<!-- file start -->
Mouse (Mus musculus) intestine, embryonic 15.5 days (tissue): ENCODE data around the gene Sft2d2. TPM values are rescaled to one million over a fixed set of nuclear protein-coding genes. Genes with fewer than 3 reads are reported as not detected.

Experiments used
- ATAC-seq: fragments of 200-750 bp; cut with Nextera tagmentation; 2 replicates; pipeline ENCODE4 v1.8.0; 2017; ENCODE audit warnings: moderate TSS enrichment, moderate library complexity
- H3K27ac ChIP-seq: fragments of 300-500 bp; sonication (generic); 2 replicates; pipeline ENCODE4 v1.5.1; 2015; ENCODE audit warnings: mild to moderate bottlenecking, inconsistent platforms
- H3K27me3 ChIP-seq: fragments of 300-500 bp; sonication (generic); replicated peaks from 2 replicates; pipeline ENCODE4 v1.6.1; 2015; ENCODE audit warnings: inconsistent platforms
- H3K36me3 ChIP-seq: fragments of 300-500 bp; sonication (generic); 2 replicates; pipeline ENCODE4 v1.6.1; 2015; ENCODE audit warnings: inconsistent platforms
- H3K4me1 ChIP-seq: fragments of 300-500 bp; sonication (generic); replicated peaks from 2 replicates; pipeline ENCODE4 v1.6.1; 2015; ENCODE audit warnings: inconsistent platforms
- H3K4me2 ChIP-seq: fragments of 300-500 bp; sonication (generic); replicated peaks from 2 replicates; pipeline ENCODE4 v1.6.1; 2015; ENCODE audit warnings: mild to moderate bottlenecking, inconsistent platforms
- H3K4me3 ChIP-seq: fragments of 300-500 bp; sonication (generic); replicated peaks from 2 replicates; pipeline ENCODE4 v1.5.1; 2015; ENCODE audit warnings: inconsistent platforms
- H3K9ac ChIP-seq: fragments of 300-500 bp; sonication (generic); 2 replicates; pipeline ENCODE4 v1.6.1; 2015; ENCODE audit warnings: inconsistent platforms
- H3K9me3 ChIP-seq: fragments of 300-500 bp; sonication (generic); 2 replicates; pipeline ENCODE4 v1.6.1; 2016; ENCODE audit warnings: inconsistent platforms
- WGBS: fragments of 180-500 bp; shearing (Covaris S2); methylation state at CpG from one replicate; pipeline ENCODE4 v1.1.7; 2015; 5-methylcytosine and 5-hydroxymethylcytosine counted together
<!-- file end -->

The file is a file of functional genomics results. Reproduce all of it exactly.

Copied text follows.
Mouse (Mus musculus) intestine, embryonic 15.5 days (tissue): ENCODE data around the gene Sft2d2. TPM values are rescaled to one million over a fixed set of nuclear protein-coding genes. Genes with fewer than 3 reads are reported as not detected.

Experiments used
- ATAC-seq: fragments of 200-750 bp; cut with Nextera tagmentation; 2 replicates; pipeline ENCODE4 v1.8.0; 2017; ENCODE audit warnings: moderate TSS enrichment, moderate library complexity
- H3K27ac ChIP-seq: fragments of 300-500 bp; sonication (generic); 2 replicates; pipeline ENCODE4 v1.5.1; 2015; ENCODE audit warnings: mild to moderate bottlenecking, inconsistent platforms
- H3K27me3 ChIP-seq: fragments of 300-500 bp; sonication (generic); replicated peaks from 2 replicates; pipeline ENCODE4 v1.6.1; 2015; ENCODE audit warnings: inconsistent platforms
- H3K36me3 ChIP-seq: fragments of 300-500 bp; sonication (generic); 2 replicates; pipeline ENCODE4 v1.6.1; 2015; ENCODE audit warnings: inconsistent platforms
- H3K4me1 ChIP-seq: fragments of 300-500 bp; sonication (generic); replicated peaks from 2 replicates; pipeline ENCODE4 v1.6.1; 2015; ENCODE audit warnings: inconsistent platforms
- H3K4me2 ChIP-seq: fragments of 300-500 bp; sonication (generic); replicated peaks from 2 replicates; pipeline ENCODE4 v1.6.1; 2015; ENCODE audit warnings: mild to moderate bottlenecking, inconsistent platforms
- H3K4me3 ChIP-seq: fragments of 300-500 bp; sonication (generic); replicated peaks from 2 replicates; pipeline ENCODE4 v1.5.1; 2015; ENCODE audit warnings: inconsistent platforms
- H3K9ac ChIP-seq: fragments of 300-500 bp; sonication (generic); 2 replicates; pipeline ENCODE4 v1.6.1; 2015; ENCODE audit warnings: inconsistent platforms
- H3K9me3 ChIP-seq: fragments of 300-500 bp; sonication (generic); 2 replicates; pipeline ENCODE4 v1.6.1; 2016; ENCODE audit warnings: inconsistent platforms
- WGBS: fragments of 180-500 bp; shearing (Covaris S2); methylation state at CpG from one replicate; pipeline ENCODE4 v1.1.7; 2015; 5-methylcytosine and 5-hydroxymethylcytosine counted together